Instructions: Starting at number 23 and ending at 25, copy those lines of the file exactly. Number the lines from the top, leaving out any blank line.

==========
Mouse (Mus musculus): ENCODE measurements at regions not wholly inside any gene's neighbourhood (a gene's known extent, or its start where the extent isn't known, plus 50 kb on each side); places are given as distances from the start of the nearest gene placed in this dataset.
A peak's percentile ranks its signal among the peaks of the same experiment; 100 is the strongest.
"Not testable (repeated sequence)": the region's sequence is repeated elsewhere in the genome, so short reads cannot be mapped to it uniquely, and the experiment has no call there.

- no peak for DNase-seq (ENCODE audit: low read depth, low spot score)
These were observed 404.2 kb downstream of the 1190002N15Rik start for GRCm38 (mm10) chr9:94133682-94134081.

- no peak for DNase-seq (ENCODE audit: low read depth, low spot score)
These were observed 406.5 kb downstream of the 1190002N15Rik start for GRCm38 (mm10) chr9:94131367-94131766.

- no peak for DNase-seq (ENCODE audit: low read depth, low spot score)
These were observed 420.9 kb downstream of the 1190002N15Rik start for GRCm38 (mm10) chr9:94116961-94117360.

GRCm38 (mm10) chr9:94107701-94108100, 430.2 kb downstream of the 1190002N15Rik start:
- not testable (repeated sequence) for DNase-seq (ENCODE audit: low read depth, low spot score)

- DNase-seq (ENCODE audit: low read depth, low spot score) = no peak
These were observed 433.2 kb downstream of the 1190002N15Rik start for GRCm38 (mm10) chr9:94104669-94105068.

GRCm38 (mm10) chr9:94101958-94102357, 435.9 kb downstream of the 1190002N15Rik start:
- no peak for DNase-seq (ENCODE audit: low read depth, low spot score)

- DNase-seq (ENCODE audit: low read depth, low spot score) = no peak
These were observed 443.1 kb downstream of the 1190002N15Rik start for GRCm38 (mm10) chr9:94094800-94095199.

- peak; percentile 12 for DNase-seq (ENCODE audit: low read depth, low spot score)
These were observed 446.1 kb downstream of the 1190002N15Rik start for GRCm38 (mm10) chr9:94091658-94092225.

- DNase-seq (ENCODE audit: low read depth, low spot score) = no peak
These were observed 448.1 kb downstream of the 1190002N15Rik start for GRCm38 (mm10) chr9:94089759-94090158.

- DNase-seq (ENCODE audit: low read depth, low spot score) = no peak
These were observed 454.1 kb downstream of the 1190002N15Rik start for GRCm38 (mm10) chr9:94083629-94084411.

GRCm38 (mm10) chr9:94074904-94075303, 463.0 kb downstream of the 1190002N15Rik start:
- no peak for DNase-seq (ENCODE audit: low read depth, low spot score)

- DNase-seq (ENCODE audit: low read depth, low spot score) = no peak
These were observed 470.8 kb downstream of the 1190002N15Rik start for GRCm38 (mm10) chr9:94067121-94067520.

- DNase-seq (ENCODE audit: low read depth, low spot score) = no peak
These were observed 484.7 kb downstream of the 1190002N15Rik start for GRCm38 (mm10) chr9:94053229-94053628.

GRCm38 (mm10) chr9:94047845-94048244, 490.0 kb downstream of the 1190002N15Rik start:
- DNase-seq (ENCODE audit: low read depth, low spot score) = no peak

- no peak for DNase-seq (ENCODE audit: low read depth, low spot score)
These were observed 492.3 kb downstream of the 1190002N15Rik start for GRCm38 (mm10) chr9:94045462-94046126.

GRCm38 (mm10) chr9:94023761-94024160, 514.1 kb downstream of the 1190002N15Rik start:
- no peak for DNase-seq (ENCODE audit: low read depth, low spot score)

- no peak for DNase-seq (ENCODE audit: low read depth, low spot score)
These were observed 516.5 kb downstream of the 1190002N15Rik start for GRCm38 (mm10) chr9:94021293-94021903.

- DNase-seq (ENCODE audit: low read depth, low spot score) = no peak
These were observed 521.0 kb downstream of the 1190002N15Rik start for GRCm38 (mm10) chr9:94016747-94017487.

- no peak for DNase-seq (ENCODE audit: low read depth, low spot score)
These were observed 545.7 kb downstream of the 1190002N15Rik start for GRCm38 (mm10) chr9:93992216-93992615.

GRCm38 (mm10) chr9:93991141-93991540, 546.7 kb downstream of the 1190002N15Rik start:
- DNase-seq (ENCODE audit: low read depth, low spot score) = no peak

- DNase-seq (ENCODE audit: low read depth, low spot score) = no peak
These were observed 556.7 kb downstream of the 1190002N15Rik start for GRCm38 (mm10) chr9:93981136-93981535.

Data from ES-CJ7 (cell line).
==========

These were observed 454.1 kb downstream of the 1190002N15Rik start for GRCm38 (mm10) chr9:94083629-94084411.

GRCm38 (mm10) chr9:94074904-94075303, 463.0 kb downstream of the 1190002N15Rik start:
- no peak for DNase-seq (ENCODE audit: low read depth, low spot score)